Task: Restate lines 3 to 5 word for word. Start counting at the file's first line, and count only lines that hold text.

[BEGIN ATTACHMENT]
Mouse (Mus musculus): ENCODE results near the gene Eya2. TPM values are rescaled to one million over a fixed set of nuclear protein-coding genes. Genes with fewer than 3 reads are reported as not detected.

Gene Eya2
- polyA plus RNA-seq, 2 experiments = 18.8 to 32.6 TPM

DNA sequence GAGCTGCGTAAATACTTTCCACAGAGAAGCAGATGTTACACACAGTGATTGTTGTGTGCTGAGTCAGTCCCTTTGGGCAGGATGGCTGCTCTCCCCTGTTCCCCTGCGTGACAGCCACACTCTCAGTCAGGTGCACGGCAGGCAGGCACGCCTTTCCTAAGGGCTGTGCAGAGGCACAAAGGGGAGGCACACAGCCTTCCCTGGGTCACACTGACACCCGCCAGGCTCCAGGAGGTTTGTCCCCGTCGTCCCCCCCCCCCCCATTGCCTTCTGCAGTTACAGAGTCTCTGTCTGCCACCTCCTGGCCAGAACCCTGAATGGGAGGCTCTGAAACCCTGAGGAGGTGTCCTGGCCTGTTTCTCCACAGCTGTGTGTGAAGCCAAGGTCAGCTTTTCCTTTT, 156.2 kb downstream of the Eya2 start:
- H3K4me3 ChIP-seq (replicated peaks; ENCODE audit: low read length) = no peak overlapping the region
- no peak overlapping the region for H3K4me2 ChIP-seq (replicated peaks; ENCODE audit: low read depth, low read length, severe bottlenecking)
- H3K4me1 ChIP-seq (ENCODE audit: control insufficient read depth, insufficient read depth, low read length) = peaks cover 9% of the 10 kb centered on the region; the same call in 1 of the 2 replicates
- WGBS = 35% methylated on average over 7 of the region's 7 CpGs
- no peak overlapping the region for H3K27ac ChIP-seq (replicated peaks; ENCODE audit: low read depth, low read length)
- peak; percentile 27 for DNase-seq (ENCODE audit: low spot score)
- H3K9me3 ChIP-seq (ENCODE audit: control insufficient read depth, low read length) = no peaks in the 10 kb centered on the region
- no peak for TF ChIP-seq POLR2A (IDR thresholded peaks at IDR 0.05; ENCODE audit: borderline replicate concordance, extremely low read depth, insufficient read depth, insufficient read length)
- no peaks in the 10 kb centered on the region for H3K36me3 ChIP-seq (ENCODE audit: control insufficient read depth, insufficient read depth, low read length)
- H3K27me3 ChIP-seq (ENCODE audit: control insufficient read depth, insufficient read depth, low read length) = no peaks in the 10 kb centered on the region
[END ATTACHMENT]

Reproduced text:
- polyA plus RNA-seq, 2 experiments = 18.8 to 32.6 TPM

DNA sequence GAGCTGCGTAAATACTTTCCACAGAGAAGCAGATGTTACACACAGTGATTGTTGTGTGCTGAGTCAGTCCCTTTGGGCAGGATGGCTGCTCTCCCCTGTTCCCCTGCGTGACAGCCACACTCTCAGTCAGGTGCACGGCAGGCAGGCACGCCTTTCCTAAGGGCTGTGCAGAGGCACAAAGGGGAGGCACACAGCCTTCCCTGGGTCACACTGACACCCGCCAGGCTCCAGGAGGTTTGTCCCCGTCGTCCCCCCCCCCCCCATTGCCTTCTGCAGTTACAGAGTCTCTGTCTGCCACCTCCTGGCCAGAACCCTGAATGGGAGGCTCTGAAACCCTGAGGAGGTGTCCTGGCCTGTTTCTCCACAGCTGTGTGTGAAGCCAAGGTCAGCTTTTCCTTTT, 156.2 kb downstream of the Eya2 start:
- H3K4me3 ChIP-seq (replicated peaks; ENCODE audit: low read length) = no peak overlapping the region